HTML and CSS Reference
Events Defined by Internet Explorer
onactivate, onbeforedeactivate, onbeforeeditfocus, onblur, onclick,
oncontrolselect, ondblclick, ondeactivate, ondrag, ondragend, ondragenter,
ondragleave, ondragover, ondragstart, ondrop, onfocus, onhelp, onkeydown,
onkeypress, onkeyup, onlosecapture, onmousedown, onmouseenter, onmouseleave,
onmousemove, onmouseout, onmouseover, onmouseup, onmove, onmoveend,
onmovestart, onreadystatechange, onresizeend, onresizestart, onselectstart
<p><abbr title="California"> Calif </abbr></p>
<p> Isn't <abbr> WWW </abbr> an acronym? Oh what trouble! </p>
HTML 4, 4.01, 5
XHTML 1.0, 1.1, Basic
Firefox 1+, Internet Explorer 7+,
Netscape 6+, Opera 6+, Safari 1+
• This tag is commonly confused with <acronym> . Debate about just what constitutes
an acronym as compared with an abbreviation is common among very detail-oriented
Web standards experts. While Web developers appear to use an <acronym> tag more
often than an <abbr> tag, the former is deprecated under HTML5! The confusion
• When the title attribute is set on this element, browsers may render a dotted
underline, which is useful to indicate the presence of a tooltip that might contain the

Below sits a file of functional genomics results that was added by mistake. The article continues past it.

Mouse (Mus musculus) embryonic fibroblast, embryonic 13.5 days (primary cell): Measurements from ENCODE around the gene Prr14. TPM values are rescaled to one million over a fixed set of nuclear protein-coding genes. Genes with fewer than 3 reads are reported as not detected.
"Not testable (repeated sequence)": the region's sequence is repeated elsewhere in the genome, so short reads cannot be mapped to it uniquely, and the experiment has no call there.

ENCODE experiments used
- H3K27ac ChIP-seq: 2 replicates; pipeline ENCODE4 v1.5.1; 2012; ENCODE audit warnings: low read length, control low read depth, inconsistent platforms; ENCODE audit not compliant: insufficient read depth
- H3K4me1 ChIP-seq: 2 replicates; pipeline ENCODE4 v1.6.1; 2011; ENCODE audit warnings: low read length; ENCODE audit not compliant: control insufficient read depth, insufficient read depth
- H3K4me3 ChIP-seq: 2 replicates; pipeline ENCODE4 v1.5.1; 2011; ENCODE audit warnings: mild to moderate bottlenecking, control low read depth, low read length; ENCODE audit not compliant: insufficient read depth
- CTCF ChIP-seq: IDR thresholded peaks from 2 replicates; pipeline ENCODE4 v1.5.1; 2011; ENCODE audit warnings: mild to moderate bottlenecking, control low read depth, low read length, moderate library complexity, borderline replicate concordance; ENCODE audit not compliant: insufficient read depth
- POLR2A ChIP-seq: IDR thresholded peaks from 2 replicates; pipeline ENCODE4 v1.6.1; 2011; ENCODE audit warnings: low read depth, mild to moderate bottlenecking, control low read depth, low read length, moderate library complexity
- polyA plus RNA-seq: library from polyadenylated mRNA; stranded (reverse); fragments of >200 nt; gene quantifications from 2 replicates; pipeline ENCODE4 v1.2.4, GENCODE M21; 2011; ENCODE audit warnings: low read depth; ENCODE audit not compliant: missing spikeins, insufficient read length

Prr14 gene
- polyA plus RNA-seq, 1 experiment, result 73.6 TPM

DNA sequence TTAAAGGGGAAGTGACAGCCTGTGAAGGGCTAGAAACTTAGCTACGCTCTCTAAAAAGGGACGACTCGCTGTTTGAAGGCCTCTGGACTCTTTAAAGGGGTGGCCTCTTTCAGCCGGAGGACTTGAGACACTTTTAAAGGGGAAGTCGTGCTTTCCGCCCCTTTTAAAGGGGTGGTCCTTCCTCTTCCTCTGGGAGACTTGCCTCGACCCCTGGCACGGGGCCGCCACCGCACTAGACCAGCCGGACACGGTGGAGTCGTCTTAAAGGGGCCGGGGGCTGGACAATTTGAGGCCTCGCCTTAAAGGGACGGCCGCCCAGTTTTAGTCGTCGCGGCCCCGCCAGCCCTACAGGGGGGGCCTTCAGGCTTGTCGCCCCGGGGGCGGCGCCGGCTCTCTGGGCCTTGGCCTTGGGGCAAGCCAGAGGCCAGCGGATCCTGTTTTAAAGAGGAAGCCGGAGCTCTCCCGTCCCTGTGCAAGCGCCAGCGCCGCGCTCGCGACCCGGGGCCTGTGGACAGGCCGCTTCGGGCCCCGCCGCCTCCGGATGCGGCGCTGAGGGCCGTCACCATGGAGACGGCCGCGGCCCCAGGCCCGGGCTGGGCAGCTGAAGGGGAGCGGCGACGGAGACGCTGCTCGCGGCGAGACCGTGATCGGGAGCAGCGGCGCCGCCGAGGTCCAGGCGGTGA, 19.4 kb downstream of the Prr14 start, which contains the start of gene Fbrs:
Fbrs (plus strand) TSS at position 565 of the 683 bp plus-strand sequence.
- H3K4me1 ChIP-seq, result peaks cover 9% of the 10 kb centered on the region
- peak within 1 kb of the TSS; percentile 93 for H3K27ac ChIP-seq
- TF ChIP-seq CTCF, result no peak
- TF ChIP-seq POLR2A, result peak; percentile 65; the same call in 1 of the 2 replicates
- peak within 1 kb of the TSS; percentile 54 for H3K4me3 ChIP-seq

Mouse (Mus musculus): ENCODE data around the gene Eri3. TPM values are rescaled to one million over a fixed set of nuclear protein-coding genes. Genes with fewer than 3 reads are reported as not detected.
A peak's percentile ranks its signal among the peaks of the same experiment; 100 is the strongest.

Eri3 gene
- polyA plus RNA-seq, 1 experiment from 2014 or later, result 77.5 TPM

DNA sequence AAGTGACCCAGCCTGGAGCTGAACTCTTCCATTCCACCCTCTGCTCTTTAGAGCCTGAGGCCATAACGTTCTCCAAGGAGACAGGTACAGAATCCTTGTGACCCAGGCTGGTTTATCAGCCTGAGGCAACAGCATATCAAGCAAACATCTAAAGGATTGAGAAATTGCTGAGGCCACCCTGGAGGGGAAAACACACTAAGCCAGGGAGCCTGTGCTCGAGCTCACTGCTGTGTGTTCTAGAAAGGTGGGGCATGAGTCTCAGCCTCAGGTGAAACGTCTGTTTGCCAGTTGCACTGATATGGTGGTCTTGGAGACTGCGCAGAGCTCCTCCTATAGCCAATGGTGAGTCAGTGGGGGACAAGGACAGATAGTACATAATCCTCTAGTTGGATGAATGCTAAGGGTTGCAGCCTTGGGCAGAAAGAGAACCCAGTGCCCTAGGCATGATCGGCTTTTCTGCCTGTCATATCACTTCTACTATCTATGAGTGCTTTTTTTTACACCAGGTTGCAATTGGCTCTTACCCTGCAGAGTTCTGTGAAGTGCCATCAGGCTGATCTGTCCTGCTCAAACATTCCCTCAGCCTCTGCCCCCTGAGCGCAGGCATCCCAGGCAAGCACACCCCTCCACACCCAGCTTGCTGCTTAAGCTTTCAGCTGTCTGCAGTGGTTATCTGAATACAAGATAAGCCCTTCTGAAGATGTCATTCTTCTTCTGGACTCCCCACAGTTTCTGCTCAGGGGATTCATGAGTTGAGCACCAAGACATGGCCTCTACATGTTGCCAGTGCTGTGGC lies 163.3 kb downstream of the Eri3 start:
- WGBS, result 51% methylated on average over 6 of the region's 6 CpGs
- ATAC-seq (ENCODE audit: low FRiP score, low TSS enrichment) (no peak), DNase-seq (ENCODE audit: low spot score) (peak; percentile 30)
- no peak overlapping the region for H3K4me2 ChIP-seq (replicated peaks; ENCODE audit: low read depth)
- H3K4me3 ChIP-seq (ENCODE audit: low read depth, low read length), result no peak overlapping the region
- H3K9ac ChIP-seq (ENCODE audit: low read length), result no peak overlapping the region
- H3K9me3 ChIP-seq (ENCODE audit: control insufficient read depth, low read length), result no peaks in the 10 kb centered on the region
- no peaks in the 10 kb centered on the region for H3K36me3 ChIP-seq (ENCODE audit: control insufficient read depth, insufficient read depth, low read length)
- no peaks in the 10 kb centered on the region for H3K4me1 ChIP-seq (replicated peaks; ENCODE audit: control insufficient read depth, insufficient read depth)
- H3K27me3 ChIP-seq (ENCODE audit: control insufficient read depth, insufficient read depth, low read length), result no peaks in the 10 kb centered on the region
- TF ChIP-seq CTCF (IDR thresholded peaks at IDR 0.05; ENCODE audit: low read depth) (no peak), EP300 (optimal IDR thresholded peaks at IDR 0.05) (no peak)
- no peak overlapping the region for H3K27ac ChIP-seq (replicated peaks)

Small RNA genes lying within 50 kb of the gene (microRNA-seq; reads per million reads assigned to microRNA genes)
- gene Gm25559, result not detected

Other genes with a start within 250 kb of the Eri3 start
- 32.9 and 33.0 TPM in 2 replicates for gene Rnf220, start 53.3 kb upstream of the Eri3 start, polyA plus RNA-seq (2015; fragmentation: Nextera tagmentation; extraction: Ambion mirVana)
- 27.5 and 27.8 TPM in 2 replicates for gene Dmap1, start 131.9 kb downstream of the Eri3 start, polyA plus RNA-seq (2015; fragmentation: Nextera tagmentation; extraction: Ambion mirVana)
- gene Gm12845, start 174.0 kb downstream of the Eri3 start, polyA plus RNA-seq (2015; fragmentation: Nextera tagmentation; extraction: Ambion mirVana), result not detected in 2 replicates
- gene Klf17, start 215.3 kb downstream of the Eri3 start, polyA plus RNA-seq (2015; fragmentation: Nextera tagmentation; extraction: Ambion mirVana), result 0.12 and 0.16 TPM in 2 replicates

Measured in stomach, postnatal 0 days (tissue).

expansion for the abbreviation.
• According to the HTML5 specification, the title attribute should be set to the
expansion of the abbreviation.
• The disabled attribute is not currently documented for this element at MSDN,
though it continues to work in Internet Explorer browsers.
• The MSDN documentation for this element may have errors regarding the extent of
its event support, because many events that are not listed as supported actually
worked when tested.
• Because there is typically no markup-oriented presentation for this element, it is
primarily used in conjunction with style sheets and scripts.
This element allows authors to clearly indicate a sequence of characters that composes an
acronym (XML, WWW, and so on).